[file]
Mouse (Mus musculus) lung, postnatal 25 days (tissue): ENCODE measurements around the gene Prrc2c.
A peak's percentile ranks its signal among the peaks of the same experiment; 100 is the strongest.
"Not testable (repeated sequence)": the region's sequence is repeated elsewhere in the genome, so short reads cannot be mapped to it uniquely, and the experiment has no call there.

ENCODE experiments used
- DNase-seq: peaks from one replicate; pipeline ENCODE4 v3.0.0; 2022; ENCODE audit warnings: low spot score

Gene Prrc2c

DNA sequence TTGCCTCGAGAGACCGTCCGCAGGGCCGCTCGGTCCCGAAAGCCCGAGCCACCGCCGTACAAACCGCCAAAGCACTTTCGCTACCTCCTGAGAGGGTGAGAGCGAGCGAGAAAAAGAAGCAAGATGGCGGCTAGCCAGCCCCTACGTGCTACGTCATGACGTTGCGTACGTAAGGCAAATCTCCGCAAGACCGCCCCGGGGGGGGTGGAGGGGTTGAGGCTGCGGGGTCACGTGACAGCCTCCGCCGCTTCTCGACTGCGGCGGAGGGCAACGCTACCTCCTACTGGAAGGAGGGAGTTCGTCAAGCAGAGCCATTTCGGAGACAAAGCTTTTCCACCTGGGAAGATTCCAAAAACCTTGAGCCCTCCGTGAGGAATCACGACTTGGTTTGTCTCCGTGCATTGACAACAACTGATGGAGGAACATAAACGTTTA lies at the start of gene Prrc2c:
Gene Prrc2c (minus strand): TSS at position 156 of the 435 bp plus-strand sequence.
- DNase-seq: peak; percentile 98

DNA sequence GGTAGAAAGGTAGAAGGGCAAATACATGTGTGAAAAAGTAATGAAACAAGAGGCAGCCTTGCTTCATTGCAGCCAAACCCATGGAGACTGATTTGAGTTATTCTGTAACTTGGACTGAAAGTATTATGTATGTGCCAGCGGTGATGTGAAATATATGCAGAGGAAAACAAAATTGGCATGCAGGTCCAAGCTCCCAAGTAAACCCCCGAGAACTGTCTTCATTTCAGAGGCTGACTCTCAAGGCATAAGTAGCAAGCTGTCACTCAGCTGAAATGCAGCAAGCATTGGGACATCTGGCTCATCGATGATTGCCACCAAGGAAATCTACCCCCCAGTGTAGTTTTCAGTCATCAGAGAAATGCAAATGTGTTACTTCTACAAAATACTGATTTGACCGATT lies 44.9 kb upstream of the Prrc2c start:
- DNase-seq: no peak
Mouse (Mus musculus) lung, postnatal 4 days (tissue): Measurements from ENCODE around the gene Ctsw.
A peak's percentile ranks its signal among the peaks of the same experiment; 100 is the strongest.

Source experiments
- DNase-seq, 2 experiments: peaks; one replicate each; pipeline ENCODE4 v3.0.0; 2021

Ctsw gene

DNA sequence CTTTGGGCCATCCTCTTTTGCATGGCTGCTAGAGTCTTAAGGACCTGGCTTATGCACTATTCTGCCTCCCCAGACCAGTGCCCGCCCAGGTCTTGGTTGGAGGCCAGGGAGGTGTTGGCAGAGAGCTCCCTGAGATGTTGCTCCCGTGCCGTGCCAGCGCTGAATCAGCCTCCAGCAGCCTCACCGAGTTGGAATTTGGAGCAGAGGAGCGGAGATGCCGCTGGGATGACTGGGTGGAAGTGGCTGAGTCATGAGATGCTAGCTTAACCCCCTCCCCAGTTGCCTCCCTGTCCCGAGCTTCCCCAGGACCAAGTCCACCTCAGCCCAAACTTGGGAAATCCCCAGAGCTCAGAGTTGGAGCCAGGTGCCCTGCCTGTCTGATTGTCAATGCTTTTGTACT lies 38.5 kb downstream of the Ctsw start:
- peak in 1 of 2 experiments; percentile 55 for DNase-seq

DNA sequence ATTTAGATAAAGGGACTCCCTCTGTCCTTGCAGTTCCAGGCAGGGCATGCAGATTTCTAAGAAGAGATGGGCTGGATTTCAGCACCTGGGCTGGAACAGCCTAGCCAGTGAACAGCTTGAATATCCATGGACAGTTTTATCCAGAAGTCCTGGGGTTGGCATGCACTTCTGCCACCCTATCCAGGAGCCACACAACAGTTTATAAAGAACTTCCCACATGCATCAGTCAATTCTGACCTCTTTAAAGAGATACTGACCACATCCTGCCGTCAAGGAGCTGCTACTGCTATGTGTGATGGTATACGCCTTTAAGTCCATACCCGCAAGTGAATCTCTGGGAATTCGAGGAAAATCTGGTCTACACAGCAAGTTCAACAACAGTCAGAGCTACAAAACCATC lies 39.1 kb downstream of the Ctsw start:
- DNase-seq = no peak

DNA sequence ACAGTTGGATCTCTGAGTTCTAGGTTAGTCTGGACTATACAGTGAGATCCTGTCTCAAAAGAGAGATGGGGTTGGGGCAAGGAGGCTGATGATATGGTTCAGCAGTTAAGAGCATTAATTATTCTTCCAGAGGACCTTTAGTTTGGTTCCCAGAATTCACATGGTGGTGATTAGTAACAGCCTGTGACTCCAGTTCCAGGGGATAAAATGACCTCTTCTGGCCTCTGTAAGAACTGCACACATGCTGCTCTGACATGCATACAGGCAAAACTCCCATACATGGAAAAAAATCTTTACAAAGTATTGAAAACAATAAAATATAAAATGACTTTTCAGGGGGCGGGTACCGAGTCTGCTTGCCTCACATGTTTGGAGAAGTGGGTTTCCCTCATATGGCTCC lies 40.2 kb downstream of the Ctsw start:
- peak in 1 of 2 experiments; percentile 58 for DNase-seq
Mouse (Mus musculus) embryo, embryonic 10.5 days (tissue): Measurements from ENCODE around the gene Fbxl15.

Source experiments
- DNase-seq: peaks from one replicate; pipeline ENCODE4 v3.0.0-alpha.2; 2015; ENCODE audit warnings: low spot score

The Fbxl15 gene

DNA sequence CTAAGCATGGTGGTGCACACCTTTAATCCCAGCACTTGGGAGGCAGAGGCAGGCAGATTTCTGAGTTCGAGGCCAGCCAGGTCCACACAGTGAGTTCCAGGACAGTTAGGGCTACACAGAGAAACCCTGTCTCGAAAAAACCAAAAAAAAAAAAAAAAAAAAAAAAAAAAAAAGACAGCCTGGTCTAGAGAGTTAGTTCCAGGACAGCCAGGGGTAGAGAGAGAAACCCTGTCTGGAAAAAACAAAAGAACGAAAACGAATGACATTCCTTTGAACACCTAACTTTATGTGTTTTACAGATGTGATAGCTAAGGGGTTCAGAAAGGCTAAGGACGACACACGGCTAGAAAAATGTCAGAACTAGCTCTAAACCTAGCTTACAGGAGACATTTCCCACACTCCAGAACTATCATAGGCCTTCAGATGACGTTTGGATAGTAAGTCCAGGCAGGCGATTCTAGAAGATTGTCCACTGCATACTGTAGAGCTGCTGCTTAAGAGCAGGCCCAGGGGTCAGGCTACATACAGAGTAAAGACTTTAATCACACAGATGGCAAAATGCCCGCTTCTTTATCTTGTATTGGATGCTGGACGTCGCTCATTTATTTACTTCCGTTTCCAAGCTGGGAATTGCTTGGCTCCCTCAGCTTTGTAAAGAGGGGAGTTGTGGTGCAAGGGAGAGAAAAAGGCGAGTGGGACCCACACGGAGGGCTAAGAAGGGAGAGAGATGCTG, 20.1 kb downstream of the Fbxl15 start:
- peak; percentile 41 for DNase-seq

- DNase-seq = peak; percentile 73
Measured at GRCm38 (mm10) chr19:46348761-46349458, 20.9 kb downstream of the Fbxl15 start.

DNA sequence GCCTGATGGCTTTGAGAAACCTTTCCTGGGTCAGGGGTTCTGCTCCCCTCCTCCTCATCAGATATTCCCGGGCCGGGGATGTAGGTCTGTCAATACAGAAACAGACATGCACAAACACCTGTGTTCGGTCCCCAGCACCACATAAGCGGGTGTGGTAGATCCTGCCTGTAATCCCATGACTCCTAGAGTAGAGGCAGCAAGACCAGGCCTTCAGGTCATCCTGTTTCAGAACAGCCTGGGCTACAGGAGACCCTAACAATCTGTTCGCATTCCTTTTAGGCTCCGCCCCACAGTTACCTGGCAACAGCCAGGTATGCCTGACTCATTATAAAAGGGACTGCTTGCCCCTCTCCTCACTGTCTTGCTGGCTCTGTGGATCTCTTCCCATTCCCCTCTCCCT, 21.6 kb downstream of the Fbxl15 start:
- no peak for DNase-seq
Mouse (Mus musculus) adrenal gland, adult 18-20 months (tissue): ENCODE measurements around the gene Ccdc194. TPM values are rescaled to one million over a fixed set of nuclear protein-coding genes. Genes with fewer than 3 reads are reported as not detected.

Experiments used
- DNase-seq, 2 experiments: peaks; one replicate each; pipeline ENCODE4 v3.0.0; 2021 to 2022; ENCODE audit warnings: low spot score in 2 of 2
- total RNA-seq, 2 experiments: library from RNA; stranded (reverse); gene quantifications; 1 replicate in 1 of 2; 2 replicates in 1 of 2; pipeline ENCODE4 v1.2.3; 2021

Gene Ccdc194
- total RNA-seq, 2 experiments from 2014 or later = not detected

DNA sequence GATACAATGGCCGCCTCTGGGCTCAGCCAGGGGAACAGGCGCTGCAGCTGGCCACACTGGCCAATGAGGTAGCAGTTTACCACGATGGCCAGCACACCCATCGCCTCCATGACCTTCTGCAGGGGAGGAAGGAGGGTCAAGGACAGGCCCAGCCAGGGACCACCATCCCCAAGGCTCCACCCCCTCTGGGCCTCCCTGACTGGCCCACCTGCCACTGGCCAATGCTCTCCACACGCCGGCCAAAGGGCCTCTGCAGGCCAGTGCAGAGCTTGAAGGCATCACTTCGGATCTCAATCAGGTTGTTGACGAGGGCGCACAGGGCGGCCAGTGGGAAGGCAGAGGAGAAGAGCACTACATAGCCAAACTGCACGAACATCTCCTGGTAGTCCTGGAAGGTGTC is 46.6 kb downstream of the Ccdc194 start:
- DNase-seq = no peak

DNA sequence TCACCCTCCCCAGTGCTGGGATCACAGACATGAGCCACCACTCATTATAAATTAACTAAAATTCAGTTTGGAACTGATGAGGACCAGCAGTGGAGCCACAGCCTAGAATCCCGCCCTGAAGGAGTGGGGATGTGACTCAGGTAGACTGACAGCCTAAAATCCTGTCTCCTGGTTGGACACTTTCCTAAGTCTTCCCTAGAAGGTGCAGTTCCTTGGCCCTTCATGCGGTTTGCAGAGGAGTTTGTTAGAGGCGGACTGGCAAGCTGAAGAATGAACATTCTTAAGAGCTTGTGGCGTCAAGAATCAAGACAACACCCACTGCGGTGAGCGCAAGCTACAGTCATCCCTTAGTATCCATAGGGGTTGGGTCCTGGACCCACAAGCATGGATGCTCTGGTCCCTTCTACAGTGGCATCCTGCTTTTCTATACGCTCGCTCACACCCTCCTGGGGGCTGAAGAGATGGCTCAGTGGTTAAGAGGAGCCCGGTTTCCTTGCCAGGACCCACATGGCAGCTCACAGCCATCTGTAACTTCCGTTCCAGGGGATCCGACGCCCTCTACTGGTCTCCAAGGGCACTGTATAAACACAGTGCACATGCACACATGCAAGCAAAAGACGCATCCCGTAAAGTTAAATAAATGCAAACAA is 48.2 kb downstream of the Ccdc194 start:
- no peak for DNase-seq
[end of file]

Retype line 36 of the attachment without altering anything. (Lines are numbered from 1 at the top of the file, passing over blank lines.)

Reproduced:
- total RNA-seq, 2 experiments: library from RNA; stranded (reverse); gene quantifications; 1 replicate in 1 of 2; 2 replicates in 1 of 2; pipeline ENCODE4 v1.2.3; 2021